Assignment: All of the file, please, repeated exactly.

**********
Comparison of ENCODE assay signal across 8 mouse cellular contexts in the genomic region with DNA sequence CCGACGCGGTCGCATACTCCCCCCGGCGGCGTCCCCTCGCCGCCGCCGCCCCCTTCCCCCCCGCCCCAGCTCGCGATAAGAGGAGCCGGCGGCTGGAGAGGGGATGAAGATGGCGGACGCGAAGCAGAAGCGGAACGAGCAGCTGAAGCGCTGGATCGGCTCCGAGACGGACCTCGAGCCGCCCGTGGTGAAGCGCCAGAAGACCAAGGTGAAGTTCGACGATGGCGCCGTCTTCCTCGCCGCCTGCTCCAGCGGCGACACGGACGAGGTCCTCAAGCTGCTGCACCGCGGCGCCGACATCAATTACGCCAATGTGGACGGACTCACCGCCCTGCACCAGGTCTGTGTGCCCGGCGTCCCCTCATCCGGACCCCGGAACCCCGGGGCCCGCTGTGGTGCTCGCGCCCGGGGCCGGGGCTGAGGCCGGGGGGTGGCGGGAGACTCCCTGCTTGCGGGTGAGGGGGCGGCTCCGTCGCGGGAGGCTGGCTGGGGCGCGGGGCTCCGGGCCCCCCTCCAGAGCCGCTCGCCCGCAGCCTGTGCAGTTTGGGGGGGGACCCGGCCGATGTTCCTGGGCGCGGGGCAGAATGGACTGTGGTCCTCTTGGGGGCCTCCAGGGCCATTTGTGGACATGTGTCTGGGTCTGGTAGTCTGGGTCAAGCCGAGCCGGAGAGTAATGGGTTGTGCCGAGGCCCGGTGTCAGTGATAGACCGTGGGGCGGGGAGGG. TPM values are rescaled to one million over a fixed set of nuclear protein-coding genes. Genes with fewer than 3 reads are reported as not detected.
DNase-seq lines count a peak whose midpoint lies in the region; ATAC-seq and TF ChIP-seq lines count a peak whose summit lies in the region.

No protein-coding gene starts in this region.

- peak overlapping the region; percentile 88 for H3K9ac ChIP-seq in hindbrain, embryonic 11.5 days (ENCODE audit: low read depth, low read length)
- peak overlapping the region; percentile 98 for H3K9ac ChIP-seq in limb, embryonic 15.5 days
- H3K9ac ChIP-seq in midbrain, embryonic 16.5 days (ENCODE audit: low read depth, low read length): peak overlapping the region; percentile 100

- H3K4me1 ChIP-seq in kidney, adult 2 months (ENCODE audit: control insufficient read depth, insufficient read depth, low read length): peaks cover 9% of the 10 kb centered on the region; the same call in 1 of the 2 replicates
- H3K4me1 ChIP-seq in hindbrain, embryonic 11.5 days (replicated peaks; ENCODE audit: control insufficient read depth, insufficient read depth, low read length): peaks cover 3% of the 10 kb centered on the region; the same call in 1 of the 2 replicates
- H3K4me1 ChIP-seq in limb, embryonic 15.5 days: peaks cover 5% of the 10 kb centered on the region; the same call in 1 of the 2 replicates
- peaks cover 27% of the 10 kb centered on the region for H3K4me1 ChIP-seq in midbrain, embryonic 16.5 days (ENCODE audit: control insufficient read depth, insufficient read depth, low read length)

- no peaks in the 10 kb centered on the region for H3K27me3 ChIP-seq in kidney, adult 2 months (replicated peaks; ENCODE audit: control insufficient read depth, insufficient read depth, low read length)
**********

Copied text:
Comparison of ENCODE assay signal across 8 mouse cellular contexts in the genomic region with DNA sequence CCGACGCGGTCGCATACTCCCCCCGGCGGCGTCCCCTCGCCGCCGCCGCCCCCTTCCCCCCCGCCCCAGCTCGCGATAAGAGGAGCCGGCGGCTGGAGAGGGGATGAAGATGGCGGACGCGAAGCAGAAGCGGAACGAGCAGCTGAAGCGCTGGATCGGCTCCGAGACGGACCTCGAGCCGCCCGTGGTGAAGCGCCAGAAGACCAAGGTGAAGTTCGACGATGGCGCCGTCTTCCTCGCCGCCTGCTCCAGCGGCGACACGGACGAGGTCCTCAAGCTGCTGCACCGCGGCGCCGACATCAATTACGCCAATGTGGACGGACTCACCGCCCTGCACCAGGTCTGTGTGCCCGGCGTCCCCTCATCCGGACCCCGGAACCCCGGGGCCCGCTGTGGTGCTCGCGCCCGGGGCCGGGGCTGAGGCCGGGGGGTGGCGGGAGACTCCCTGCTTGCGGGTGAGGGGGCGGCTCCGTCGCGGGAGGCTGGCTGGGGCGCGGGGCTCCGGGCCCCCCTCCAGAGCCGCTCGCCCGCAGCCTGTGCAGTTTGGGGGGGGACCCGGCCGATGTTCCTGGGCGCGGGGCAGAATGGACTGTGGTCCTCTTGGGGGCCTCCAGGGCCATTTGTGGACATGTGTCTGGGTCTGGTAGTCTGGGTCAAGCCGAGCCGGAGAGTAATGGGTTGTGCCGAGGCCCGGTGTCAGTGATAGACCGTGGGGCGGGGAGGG. TPM values are rescaled to one million over a fixed set of nuclear protein-coding genes. Genes with fewer than 3 reads are reported as not detected.
DNase-seq lines count a peak whose midpoint lies in the region; ATAC-seq and TF ChIP-seq lines count a peak whose summit lies in the region.

No protein-coding gene starts in this region.

- peak overlapping the region; percentile 88 for H3K9ac ChIP-seq in hindbrain, embryonic 11.5 days (ENCODE audit: low read depth, low read length)
- peak overlapping the region; percentile 98 for H3K9ac ChIP-seq in limb, embryonic 15.5 days
- H3K9ac ChIP-seq in midbrain, embryonic 16.5 days (ENCODE audit: low read depth, low read length): peak overlapping the region; percentile 100

- H3K4me1 ChIP-seq in kidney, adult 2 months (ENCODE audit: control insufficient read depth, insufficient read depth, low read length): peaks cover 9% of the 10 kb centered on the region; the same call in 1 of the 2 replicates
- H3K4me1 ChIP-seq in hindbrain, embryonic 11.5 days (replicated peaks; ENCODE audit: control insufficient read depth, insufficient read depth, low read length): peaks cover 3% of the 10 kb centered on the region; the same call in 1 of the 2 replicates
- H3K4me1 ChIP-seq in limb, embryonic 15.5 days: peaks cover 5% of the 10 kb centered on the region; the same call in 1 of the 2 replicates
- peaks cover 27% of the 10 kb centered on the region for H3K4me1 ChIP-seq in midbrain, embryonic 16.5 days (ENCODE audit: control insufficient read depth, insufficient read depth, low read length)

- no peaks in the 10 kb centered on the region for H3K27me3 ChIP-seq in kidney, adult 2 months (replicated peaks; ENCODE audit: control insufficient read depth, insufficient read depth, low read length)